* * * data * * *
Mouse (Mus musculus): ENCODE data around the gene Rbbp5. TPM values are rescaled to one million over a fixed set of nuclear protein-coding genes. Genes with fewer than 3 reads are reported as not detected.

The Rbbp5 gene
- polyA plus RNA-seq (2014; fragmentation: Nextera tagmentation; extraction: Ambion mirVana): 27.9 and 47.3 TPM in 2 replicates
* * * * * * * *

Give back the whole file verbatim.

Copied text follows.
Mouse (Mus musculus): ENCODE data around the gene Rbbp5. TPM values are rescaled to one million over a fixed set of nuclear protein-coding genes. Genes with fewer than 3 reads are reported as not detected.

The Rbbp5 gene
- polyA plus RNA-seq (2014; fragmentation: Nextera tagmentation; extraction: Ambion mirVana): 27.9 and 47.3 TPM in 2 replicates